This Mysterious Tropical Bachelor Likes to Summer in Maine

For 15 years, a lone Red-billed Tropicbird has attracted visitors and researchers with his unusual habits and misguided mating attempts.

With its dagger-like scarlet beak, dashing black eye-stripes, and long, streaming tail feathers, the Red-billed Tropicbird is a wonder to look at. But that’s a treat typically afforded only to those who live in or visit the bird's home turf in the Caribbean and on islands in the Pacific from California to the Galápagos

Luckily for avian enthusiasts at the Seal Island National Wildlife Refuge in Maine, one tropicbird decided to establish his summer home on the island, and has returned every year since 2005.

“It’s odd that he keeps coming back to the same spot,” says Keenan Yakola, Seal Island supervisor for Audubon’s Seabird Restoration Program, which since the 1970s has restored colonies of Atlantic Puffins and other species on breeding islands in the Gulf of Maine. “He’s very committed to it for some reason, despite the amount of effort it probably takes him.”

The nearest population of Red-billed Tropicbirds breeds in the Lesser Antilles and on other islands in the Carribean during the Northern Hemisphere’s winter season. So it is a notable feat that this one has made the 2,000-mile journey to Maine every year, arriving in May and leaving in August.

The mysterious traveler draws birders from all over the country. John Drury, who leads boat tours from a nearby island, says he receives about 60 visitors every year who hope to catch sight of the magnificent bird. Some have come from as far as Arizona, California, and Alaska.

Not all locals welcome the summer guest, however. Since his first visits to the region, the bird has tried to get along with the island’s Arctic and Common Terns, possibly because they share similar red bills, white bodies, and black markings. But his efforts to display his V-shaped wingspan and cackling call have always been met with hostility. “He tries to hang out with the terns and tries to belong, but they chase him away, poop on him, and pull on his long tail feathers,” Yakola says. One day in July, the chase went awry when the tropicbird flew head-on into a tree and dropped to the ground. Luckily he was not seriously injured, and after a few days of rest, he was back on his daily routine of mixing it up with the terns.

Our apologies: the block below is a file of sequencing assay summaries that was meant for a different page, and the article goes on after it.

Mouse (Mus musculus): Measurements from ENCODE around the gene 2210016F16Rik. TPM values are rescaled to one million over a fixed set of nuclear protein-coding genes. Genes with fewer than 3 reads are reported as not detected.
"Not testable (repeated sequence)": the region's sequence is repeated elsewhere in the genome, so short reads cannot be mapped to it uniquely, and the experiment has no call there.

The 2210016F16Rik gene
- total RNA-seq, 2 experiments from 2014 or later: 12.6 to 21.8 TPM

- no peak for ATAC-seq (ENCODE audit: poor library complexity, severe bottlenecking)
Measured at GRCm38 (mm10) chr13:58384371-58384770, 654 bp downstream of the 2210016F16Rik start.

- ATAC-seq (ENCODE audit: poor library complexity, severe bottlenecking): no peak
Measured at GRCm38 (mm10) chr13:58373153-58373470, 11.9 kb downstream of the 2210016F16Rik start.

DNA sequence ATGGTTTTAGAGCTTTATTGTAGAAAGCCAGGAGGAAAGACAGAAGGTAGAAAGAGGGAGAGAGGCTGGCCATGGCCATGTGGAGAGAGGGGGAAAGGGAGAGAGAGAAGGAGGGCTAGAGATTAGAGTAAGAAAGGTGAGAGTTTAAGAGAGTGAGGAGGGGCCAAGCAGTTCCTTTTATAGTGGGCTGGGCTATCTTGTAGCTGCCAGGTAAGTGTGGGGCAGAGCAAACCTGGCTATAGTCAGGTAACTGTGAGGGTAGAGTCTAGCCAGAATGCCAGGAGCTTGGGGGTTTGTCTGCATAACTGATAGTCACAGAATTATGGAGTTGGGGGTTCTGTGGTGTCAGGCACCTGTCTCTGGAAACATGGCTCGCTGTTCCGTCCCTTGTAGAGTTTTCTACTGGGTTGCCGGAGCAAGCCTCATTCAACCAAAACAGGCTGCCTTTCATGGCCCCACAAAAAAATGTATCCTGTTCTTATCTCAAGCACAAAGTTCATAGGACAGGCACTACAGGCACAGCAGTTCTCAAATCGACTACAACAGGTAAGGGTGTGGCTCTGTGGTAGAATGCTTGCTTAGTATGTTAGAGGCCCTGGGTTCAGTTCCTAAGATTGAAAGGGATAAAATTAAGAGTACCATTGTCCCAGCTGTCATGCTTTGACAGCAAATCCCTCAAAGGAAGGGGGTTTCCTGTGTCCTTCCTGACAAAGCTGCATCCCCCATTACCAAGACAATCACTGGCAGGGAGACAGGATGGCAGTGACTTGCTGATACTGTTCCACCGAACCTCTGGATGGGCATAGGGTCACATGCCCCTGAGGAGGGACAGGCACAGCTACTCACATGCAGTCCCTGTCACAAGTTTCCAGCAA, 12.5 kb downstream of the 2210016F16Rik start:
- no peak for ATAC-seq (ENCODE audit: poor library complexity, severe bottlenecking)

He’s not the only lone-bachelor seabird known to travel north for the summer. A Black-browed Albatross, whose breeding range is around the southern tip of South America, visited the coast of Scotland from the 1960s until at least 2007, exhibiting similar behavior. Just as Seal Island’s tropicbird tries to fit in with terns, this albatross attempted to court a colony of gannets, which like him are big black-and-white birds. “These birds are obviously in the mood to be sociable, but followed a dispersal pattern that took them away from most of the species,” says Kenn Kaufman, Audubon magazine’s field editor. “It’s like an astronaut going into a singles bar full of space aliens.

Despite the Red-billed Tropicbird’s typical December-to-March breeding season, Seal Island’s special visitor has spent some summers trying to mate with a decoy of his own species that Drury set out on the water, as well as with lobster buoys that have a bright red spindle similar to the bird’s bill. In less social moments, the tropicbird relaxes in his burrow under a rock.

Hunkering down like that is a departure from the sea-wandering behavior typical of the species outside of its nesting months, says Patrick Jodice, a wildlife biologist at Clemson University. “Observations like this are really good opportunities for us, as scientists, to be reminded of how much we still have to learn, especially about seabirds,” Jodice says. “They are some of the most endangered birds globally for a variety of reasons, and it’s challenging to find research on many of these species.”

As the rarest of the three tropicbird species, Red-billed Tropicbirds have not been studied thoroughly. In an attempt to answer some of the basic questions, Jodice started tracking the birds with geolocators in 2012 to understand the species’ movements. His data shows that the Caribbean birds typically head northeast into the mid-Atlantic when their breeding season ends. But because they spend much of their time in open waters, little else is known about the birds’ habits during these months.

The Seal Island staff has tried to avoid conducting any research that would disturb the tropicbird, and has mostly been learning through observations. They still don't know where the bird goes when he leaves the island in August. Observers have also never seen the bird forage, and assume that he searches for food when he flies away in the evening. Some researchers on the island have begun to study the tropicbird's fecal samples to identify what he eats, but the results won't be in for a few months.

The bird was last seen on August 16, Yakola says, but there's reason for Maine birders to be hopeful about seeing him next summer. Based on Jodice’s estimate that the species’ longevity is about 30 years, this traveler might have another decade to continue his strange, but apparently effective, migration patterns. “Animals don’t do things that don’t work; every decision they make is a trade-off ensuring that they can survive as long as possible and achieve reproductive success,” Jodice says. “Whatever this Red-billed Tropicbird has figured out, it's working.”

It may be working for other Red-billed Tropicbirds, too. More have been seen off the Atlantic coast in recent years, according to Kaufman, and as the climate continues to warm, this long-distance expansion may become even more common. “It would be amazing, but not totally surprising, if these birds eventually started nesting on the coast of Maine,” he says. “Then we would have to rethink the name."